Having spent years teaching English to children, I am a grammar and punctuation freak. I often want to take a black felt-tip pen to shop signs and flyers advertising items using really bad grammar. You can probably imagine that I own a copy of Eats, Shoots and Leaves. Well, you’re right – it’s sitting next to Lost in Translation. I also enjoy reading Port Out, Starboard Home: And Other Language Myths. It’s a perfect gift for anyone who loves to know about the idiosyncrasies and origins of words. The author, Michael Quinion, has contributed extensively to the Oxford English Dictionary. He is an English Etymologist who explains the origins of words and phrases. Why are meals square? He published a U.S. version Ballyhoo, Buckaroo and Spuds: Ingenious Tales of Words and Their Origins.

So, back to writing. I often think that writing came out of the blue for me five years ago when I began my first novel, but when I think back to my childhood I remember journals and poetry. I kept diaries and travel journals. I wrote reams of poems and tucked them all way. Then when I studied English A Level I was captivated by the words of an English Professor who taught us about Milton’s ‘Paradise Lost.’ The words jumped off the page and danced – images flittered through my mind and I think it was at that point that I fell in love with language, and with the way that words can be used to create scenes in your imagination.

I think many writers write both because they want to, and because they have to. When you have a story that needs to be written down, it won’t go away. Despite the discipline and determination required to finish, and then to edit your work, and the numerous other factors which draw you away, there is something intangible which keeps you there, writing the story. It’s hard to explain, but for me it is something like the process of colours being applied to a canvas – the artist can see the image before it appears but the colours need to be applied and layered to form texture and an image. It is the same with words, I can see the scene in my mind but the words – dialogue and narrative – have to be applied in layers to form an image that will be imprinted in the mind of another person, the reader.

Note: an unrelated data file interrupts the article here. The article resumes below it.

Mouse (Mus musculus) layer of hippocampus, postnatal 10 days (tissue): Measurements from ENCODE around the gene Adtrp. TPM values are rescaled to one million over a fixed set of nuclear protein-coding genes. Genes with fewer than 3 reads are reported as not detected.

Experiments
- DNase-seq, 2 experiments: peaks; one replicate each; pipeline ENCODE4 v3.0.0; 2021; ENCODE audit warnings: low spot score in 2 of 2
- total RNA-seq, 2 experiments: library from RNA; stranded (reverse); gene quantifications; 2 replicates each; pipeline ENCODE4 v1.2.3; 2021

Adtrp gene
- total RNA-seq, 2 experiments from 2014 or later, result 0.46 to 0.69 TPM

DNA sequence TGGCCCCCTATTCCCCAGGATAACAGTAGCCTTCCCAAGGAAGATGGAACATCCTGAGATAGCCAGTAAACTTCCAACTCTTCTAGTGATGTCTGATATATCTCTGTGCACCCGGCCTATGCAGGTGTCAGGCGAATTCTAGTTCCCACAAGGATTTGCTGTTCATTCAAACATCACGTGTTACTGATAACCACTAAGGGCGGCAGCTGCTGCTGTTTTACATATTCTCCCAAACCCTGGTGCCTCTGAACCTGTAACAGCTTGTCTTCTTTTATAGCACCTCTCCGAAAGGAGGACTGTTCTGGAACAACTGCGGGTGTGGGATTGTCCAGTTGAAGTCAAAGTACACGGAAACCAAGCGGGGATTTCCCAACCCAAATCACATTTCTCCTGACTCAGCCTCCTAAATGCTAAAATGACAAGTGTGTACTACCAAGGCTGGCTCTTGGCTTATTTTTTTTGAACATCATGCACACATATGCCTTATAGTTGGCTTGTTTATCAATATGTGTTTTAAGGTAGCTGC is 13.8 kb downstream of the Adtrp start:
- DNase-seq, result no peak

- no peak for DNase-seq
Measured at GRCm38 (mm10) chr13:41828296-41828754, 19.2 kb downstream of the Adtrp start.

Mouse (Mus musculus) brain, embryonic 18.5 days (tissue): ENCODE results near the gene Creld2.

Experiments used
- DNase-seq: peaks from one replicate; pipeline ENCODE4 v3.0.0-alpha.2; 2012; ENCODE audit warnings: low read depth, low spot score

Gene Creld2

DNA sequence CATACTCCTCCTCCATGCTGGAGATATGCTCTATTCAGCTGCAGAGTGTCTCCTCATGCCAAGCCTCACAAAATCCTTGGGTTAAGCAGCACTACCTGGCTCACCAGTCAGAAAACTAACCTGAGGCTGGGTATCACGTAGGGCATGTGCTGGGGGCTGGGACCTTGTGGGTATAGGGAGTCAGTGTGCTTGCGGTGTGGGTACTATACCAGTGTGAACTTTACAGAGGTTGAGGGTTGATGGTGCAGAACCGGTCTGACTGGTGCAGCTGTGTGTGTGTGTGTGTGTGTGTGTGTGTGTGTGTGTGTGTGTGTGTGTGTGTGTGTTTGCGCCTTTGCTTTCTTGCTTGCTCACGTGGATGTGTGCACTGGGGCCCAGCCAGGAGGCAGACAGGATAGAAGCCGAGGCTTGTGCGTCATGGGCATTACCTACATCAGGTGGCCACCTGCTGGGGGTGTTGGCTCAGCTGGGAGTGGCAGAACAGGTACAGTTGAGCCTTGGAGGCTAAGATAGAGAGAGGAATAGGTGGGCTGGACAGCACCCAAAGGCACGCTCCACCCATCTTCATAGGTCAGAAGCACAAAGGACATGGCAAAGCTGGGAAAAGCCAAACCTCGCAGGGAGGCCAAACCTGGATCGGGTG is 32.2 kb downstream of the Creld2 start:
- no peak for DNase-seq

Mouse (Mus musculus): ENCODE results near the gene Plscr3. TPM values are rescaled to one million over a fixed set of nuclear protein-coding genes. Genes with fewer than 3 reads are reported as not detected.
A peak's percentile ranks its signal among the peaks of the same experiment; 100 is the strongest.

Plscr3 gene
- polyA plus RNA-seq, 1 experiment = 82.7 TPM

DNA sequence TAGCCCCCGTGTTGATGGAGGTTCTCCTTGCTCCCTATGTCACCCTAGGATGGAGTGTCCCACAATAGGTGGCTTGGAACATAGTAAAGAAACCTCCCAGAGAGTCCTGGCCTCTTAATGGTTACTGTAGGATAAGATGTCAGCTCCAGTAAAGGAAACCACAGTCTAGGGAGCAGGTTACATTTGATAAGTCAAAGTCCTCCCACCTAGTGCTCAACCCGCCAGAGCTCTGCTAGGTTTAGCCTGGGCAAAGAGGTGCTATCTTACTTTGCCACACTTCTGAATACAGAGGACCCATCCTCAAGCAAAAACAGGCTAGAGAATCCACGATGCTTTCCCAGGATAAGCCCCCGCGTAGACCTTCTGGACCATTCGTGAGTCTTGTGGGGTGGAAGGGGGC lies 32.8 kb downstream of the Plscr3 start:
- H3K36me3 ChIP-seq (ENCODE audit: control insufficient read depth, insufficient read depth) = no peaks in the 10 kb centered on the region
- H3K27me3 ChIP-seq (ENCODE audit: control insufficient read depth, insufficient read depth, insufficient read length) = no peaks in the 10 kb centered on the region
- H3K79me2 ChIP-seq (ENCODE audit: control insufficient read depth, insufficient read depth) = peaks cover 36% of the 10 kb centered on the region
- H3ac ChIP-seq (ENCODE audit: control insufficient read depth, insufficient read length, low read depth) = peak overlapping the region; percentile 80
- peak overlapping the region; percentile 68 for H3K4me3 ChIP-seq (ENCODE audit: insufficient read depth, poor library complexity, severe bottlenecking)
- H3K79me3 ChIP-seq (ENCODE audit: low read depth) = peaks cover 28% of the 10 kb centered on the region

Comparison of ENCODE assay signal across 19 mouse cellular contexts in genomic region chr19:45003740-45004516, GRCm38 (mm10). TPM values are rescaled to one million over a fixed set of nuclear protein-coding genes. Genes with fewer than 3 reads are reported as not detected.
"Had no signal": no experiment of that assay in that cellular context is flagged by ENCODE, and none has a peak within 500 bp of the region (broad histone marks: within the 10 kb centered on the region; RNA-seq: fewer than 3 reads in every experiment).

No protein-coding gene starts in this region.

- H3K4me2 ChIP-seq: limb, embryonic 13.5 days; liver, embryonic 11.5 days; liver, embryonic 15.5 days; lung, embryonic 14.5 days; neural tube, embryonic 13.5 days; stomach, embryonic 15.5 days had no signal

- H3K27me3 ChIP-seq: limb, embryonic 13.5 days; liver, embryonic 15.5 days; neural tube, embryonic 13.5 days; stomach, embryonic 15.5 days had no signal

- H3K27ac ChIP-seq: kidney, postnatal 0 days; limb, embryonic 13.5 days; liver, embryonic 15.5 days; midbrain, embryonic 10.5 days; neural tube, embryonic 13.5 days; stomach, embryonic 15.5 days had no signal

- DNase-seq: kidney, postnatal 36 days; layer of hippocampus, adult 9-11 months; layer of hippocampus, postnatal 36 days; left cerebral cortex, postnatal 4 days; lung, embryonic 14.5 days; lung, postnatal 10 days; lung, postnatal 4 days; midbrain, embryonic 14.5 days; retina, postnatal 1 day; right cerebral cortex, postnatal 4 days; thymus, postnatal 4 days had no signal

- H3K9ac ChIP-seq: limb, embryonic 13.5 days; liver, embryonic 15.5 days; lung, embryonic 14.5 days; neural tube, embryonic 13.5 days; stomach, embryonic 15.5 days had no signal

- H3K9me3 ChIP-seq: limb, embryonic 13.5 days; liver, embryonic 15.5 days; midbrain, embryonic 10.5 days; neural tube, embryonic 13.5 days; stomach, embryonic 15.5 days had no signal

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Editing and the overuse of words – make each word count

Edit Ruthlessly

I don’t know about you but I find book editing so much more difficult than the actual writing process. It feels as though you are dissecting the life out of your creativity and destroying your story. If you are a good writer, it doesn’t necessarily mean that you will also make a good editor, entrepreneur or (add any other hat).

If you self-publish then the amount of head-spinning changes that you will have to make throughout the writing, editing, publishing and marketing process are phenomenal and at each stage you are wearing a different hat. It is a cycle that many writers resist until they can get to the stage of writing again and beginning the next book.